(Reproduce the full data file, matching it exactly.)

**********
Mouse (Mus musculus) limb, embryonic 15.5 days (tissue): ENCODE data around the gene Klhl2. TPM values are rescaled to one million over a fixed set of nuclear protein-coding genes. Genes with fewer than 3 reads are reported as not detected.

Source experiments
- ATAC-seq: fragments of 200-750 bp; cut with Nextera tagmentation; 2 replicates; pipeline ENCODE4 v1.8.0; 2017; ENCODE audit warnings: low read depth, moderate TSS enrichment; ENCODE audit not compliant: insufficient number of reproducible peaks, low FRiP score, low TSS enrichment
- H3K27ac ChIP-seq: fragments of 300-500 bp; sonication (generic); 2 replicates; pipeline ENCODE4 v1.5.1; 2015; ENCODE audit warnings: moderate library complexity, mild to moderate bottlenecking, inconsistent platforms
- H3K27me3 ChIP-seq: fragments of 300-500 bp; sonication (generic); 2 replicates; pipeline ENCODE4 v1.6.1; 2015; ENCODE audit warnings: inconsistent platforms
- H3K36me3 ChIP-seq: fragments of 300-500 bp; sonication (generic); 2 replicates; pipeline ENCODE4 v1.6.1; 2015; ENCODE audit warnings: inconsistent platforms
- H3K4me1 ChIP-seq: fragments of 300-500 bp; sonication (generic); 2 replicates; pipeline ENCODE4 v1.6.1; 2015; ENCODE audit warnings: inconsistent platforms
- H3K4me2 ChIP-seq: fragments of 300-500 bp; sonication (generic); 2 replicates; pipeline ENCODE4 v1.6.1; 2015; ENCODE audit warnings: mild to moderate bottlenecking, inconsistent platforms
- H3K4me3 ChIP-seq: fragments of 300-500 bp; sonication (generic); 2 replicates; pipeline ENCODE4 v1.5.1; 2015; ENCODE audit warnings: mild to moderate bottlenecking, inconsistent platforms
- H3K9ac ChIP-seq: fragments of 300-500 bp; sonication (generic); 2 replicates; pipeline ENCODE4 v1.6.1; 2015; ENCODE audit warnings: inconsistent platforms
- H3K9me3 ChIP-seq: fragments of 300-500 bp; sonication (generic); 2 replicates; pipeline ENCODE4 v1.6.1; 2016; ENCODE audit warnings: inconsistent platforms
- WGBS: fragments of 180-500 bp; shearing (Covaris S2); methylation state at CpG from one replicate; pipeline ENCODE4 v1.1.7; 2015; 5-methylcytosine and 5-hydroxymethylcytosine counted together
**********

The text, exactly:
Mouse (Mus musculus) limb, embryonic 15.5 days (tissue): ENCODE data around the gene Klhl2. TPM values are rescaled to one million over a fixed set of nuclear protein-coding genes. Genes with fewer than 3 reads are reported as not detected.

Source experiments
- ATAC-seq: fragments of 200-750 bp; cut with Nextera tagmentation; 2 replicates; pipeline ENCODE4 v1.8.0; 2017; ENCODE audit warnings: low read depth, moderate TSS enrichment; ENCODE audit not compliant: insufficient number of reproducible peaks, low FRiP score, low TSS enrichment
- H3K27ac ChIP-seq: fragments of 300-500 bp; sonication (generic); 2 replicates; pipeline ENCODE4 v1.5.1; 2015; ENCODE audit warnings: moderate library complexity, mild to moderate bottlenecking, inconsistent platforms
- H3K27me3 ChIP-seq: fragments of 300-500 bp; sonication (generic); 2 replicates; pipeline ENCODE4 v1.6.1; 2015; ENCODE audit warnings: inconsistent platforms
- H3K36me3 ChIP-seq: fragments of 300-500 bp; sonication (generic); 2 replicates; pipeline ENCODE4 v1.6.1; 2015; ENCODE audit warnings: inconsistent platforms
- H3K4me1 ChIP-seq: fragments of 300-500 bp; sonication (generic); 2 replicates; pipeline ENCODE4 v1.6.1; 2015; ENCODE audit warnings: inconsistent platforms
- H3K4me2 ChIP-seq: fragments of 300-500 bp; sonication (generic); 2 replicates; pipeline ENCODE4 v1.6.1; 2015; ENCODE audit warnings: mild to moderate bottlenecking, inconsistent platforms
- H3K4me3 ChIP-seq: fragments of 300-500 bp; sonication (generic); 2 replicates; pipeline ENCODE4 v1.5.1; 2015; ENCODE audit warnings: mild to moderate bottlenecking, inconsistent platforms
- H3K9ac ChIP-seq: fragments of 300-500 bp; sonication (generic); 2 replicates; pipeline ENCODE4 v1.6.1; 2015; ENCODE audit warnings: inconsistent platforms
- H3K9me3 ChIP-seq: fragments of 300-500 bp; sonication (generic); 2 replicates; pipeline ENCODE4 v1.6.1; 2016; ENCODE audit warnings: inconsistent platforms
- WGBS: fragments of 180-500 bp; shearing (Covaris S2); methylation state at CpG from one replicate; pipeline ENCODE4 v1.1.7; 2015; 5-methylcytosine and 5-hydroxymethylcytosine counted together